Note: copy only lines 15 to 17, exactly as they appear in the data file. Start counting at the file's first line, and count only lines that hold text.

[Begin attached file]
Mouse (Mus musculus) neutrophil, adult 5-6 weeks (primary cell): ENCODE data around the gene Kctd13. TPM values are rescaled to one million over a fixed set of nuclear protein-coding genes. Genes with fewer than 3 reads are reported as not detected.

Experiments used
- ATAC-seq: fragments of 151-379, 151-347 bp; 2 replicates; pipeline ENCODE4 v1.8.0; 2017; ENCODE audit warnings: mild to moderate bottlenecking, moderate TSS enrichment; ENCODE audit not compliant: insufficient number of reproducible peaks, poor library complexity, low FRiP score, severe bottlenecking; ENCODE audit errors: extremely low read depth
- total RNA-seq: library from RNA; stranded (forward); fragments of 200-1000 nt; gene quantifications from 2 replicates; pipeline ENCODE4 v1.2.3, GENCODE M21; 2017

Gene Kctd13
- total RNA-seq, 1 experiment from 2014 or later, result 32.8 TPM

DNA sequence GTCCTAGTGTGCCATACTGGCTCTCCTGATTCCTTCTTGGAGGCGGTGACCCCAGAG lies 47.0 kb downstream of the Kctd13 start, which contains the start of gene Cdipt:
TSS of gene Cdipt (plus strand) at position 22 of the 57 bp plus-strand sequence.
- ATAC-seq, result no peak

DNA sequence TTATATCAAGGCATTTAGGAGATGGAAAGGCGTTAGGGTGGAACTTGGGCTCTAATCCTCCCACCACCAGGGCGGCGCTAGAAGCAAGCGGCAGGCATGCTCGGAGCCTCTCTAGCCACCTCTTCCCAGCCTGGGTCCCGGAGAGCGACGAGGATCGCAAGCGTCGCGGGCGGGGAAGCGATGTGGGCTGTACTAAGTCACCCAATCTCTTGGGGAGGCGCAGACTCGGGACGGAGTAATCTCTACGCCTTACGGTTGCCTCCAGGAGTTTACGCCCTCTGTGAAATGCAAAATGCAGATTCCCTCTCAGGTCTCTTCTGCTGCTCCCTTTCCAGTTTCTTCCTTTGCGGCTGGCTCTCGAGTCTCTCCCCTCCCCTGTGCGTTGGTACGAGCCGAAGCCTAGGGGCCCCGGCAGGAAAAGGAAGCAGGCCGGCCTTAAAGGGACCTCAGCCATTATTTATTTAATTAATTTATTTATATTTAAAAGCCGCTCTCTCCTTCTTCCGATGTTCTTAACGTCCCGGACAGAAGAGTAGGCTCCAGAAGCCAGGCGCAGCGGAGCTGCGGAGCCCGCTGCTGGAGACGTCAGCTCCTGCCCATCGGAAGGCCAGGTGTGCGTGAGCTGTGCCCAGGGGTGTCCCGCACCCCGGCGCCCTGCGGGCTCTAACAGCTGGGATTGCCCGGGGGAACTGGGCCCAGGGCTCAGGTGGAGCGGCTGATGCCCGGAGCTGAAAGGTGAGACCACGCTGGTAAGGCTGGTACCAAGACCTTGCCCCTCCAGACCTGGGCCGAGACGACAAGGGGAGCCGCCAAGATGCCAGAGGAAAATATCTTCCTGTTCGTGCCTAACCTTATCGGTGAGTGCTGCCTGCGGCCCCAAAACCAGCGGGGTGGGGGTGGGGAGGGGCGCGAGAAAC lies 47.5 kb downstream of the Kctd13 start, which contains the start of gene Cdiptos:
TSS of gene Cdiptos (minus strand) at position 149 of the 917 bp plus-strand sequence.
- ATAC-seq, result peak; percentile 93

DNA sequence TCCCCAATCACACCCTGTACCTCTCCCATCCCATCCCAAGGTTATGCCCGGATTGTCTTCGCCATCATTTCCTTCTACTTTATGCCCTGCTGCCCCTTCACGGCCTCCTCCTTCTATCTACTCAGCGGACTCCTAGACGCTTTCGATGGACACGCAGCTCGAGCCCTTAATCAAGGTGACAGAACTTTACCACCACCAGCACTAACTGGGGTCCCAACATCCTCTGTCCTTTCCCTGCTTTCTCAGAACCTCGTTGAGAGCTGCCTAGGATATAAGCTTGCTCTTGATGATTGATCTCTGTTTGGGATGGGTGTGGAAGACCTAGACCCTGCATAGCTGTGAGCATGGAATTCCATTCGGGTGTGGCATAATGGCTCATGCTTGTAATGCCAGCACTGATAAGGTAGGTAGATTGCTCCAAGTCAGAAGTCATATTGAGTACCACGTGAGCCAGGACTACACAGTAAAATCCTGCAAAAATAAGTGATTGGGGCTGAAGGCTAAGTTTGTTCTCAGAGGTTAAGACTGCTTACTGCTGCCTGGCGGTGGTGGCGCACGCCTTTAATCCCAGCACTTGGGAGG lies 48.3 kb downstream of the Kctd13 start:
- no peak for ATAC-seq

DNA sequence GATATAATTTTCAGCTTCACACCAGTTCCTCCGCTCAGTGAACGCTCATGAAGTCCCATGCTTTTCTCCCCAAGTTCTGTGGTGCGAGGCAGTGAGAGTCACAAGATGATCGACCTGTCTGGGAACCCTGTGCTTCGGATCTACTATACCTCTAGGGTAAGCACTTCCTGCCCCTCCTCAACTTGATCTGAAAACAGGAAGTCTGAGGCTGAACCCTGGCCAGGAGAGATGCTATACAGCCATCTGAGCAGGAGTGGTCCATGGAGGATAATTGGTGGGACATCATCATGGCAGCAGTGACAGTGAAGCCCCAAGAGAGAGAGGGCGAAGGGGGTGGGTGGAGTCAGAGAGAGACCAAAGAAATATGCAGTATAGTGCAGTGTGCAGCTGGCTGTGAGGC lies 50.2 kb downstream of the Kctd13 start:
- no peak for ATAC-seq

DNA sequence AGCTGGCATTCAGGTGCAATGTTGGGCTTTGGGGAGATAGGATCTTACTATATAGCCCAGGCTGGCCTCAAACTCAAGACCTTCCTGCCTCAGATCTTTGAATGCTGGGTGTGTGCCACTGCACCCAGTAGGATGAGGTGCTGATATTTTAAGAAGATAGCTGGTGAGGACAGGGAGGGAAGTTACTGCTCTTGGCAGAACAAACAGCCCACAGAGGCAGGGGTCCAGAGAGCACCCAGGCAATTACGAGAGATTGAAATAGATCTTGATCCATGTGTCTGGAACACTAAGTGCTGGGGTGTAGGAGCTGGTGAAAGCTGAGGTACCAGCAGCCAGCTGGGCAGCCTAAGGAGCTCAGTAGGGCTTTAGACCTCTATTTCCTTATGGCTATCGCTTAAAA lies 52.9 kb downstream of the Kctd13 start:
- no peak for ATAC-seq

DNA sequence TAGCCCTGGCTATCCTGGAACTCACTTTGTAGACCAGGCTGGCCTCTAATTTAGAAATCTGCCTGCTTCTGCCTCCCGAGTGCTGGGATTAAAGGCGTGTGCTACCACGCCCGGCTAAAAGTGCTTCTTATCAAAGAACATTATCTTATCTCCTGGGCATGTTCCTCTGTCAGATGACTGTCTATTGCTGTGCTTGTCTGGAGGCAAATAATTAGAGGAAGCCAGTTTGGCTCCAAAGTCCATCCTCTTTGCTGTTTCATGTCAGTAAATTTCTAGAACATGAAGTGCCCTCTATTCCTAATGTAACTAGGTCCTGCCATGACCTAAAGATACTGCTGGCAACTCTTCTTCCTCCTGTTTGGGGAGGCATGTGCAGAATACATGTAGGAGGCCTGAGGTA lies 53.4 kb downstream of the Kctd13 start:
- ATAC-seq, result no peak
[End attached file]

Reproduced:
DNA sequence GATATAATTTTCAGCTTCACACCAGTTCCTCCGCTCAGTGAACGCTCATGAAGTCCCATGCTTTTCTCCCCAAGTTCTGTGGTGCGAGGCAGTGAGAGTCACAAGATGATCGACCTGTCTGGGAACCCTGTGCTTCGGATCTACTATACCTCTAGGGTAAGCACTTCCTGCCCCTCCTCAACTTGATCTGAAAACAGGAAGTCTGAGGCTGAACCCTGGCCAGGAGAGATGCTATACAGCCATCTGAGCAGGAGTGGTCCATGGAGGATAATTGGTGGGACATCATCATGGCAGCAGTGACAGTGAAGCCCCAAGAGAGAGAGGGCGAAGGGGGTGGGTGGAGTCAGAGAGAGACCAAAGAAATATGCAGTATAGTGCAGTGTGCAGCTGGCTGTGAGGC lies 50.2 kb downstream of the Kctd13 start:
- no peak for ATAC-seq

DNA sequence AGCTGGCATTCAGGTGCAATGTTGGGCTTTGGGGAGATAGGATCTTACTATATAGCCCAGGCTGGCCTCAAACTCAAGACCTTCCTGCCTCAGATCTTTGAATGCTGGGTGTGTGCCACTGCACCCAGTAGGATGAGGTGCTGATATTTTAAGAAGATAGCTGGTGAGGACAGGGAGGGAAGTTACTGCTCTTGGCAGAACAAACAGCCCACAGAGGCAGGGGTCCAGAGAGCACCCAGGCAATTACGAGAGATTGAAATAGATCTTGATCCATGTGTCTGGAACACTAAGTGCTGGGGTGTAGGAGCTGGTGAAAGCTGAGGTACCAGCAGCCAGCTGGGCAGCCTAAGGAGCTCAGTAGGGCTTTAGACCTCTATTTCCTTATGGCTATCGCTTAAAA lies 52.9 kb downstream of the Kctd13 start: